Shevardnadze Says U.S. the Only Country Capable of Rooting Out Its Terrorists - NewsOn6.com - Tulsa, OK - News, Weather, Video and Sports - KOTV.com |

Shevardnadze Says U.S. the Only Country Capable of Rooting Out Its Terrorists

Updated:
(TBILISI, Georgia) - Only the United States can help uproot militants in this former Soviet republic, the Georgian president said Friday, while Russian leader Vladimir Putin insisted he is not worried by plans to deploy U.S. troops here.

The two presidents spoke at a regional summit amid complaints by some Russian officials over the U.S. plan to send up to 200 troops to Georgia to train security forces, which has brought speculation that it could become the next front in the anti-terror war.

Georgian President Eduard Shevardnadze defended his decision to work with Washington rather than Moscow, which traditionally sees the region as its sphere of influence.

``It has been no secret that the United States helped us form a border guard force. Without their help we would not have done it,'' Shevardnadze said in a speech to the leaders of 11 former Soviet republics, gathered in Kazakstan.

``Now they seriously intend to create an anti-terrorist group. No other country was capable of doing that,'' he said.

Putin said the presence of U.S. troops in Georgia was ``no tragedy'' for Russia.

``If this is possible in Central Asia, why not in Georgia?'' Putin said, according to Interfax news agency.

Putin has followed a policy of cooperation with the U.S.-led anti-terrorism campaign and has raised no objection to the U.S. military's operations in Kyrgyzstan and Uzbekistan in Central Asia.

But many Russian officials warned that U.S. troops in Georgia would be going too far. Foreign Minister Igor Ivanov suggested in a conversation with Secretary of State Colin Powell on Wednesday that the U.S. troops would only aggravate an already delicate situation.

The U.S. troops are to train and equip security forces to fight militants operating in the Pankisi Gorge region. U.S. officials say the militants may be linked to Osama bin Laden's al-Qaida terror network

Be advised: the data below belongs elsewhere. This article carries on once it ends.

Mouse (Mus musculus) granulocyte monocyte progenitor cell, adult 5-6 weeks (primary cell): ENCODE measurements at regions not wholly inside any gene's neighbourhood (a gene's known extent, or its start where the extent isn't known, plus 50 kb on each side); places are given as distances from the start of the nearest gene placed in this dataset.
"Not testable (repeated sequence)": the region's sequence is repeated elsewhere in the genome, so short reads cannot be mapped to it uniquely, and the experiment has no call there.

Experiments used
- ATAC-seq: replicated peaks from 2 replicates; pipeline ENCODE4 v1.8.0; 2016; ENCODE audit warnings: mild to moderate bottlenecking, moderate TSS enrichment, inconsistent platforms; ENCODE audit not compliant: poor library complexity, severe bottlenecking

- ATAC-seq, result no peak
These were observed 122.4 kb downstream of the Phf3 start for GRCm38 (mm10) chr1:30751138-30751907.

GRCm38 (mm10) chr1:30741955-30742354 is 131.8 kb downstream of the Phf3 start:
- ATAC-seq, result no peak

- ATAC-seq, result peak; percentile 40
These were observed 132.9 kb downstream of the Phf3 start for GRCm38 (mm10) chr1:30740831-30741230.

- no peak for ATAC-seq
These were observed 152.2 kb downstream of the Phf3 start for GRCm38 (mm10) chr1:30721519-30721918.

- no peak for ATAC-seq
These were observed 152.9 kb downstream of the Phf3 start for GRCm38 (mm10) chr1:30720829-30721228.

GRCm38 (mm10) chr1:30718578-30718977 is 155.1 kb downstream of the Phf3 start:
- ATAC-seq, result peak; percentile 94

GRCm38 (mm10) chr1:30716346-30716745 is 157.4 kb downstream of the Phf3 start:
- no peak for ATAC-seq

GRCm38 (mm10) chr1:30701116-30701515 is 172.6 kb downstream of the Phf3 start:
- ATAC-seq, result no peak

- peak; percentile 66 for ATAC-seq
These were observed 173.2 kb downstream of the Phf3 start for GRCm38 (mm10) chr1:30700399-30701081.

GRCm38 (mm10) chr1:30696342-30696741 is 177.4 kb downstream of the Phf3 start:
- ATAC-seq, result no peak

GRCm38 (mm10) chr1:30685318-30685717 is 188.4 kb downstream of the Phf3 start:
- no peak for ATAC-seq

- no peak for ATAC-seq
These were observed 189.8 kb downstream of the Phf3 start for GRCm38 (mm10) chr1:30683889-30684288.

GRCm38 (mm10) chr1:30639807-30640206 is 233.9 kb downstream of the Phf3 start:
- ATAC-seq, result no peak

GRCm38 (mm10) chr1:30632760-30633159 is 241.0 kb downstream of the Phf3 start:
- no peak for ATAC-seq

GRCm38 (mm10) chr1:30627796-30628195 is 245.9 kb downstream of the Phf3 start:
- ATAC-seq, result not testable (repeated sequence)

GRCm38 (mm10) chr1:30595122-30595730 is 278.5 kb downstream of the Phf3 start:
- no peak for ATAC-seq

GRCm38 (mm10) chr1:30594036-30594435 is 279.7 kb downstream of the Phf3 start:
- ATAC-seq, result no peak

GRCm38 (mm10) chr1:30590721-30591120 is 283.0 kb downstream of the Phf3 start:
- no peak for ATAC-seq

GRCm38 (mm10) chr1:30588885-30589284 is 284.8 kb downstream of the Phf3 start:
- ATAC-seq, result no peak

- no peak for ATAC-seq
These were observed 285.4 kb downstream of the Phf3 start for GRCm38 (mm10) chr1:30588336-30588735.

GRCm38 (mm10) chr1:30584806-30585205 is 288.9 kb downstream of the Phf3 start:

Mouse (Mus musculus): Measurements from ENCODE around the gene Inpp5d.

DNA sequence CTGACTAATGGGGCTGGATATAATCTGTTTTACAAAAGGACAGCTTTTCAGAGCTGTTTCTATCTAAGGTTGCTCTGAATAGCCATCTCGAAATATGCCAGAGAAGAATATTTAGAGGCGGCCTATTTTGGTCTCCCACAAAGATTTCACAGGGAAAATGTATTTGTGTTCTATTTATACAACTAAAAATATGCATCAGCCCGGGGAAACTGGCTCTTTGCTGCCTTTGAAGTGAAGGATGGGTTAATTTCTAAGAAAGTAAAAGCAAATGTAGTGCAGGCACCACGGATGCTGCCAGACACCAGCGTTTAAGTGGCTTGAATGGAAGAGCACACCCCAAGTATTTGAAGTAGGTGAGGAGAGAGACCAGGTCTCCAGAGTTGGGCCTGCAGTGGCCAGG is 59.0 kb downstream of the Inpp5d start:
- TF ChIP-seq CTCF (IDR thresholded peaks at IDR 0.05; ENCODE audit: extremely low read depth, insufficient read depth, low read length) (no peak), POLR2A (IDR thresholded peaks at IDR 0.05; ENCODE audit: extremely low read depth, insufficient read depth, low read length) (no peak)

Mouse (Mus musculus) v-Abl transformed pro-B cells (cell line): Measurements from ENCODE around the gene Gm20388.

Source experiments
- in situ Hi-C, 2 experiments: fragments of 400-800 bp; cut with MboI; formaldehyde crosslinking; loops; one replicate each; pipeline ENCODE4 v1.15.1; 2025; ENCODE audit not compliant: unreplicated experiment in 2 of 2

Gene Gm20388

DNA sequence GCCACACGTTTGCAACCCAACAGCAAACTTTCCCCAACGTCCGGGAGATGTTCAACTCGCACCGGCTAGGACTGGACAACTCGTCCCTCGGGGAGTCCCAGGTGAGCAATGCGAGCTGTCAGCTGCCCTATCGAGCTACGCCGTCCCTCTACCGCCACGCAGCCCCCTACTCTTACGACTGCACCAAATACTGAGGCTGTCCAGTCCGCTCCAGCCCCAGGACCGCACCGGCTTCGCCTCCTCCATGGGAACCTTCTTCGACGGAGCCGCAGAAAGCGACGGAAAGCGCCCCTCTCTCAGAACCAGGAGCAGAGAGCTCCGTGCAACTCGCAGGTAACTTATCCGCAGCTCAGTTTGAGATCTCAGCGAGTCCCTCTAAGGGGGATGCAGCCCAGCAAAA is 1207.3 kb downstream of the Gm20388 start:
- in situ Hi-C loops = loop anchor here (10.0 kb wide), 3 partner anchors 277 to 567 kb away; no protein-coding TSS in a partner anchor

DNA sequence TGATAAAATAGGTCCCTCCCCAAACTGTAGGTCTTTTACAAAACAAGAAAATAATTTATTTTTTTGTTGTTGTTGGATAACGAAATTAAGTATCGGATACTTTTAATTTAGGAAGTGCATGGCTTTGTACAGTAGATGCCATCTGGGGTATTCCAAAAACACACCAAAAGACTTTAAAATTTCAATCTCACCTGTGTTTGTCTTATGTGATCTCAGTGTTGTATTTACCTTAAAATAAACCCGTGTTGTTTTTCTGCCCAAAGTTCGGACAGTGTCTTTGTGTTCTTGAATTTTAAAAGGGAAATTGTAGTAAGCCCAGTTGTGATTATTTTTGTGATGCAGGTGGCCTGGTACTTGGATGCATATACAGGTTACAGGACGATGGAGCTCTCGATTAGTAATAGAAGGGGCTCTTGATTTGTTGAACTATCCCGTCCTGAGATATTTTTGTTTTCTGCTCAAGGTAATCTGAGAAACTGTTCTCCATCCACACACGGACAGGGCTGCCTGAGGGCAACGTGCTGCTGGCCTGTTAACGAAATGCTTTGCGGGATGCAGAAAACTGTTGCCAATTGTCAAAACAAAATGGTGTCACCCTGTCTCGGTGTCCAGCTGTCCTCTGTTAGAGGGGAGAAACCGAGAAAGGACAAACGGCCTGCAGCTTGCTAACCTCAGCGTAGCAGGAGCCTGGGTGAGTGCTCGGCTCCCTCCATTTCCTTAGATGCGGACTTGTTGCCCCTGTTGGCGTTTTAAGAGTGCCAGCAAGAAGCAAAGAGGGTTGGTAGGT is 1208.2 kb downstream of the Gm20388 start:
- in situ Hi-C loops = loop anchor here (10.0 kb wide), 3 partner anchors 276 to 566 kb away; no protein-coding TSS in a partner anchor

The region borders Russia's breakaway republic of Chechnya, and Moscow says the rebels it is fighting there use the Pankisi area as a refuge. Georgia, eager to shed Russian influence and reach out to the West, refused Russian offers to help crack down on the Pankisi.

Shevardnadze dismissed the ``uproar'' in Russia, adding: ``We will cooperate with Russia and other countries.''

Shevardnadze also admitted in a statement released late Thursday that his country could crumble. Two Georgian regions bordering on Russia, Abkhazia and South Ossetia, have already declared independence, although no country recognizes their bid.

The United States recognizes that without a strong military, a country's ``sovereignty could become a fiction. Therefore they made a decision to activate cooperation in the military sphere,'' Shevardnadze said.

U.S. and Georgian officials say American forces would not be involved in combating rebels in the Pankisi Gorge. The U.S. troops will train four battalions, each comprising about 300 servicemen, said a western official in Moscow.

A group of U.S. military instructors will arrive in Georgia in mid-March as part of an ongoing military cooperation agreement, Defense Ministry spokesman Miryan Kiknadze said Friday.

The U.S. forces will train infantry and border guard units over a period of up to 12 months and provide light weapons, vehicles and communications equipment, said the western official in Moscow, speaking on condition of anonymity.

U.S. officials hope to start training headquarters units, which are responsible for planning, overseeing and executing military operations, by mid-March, the official said.

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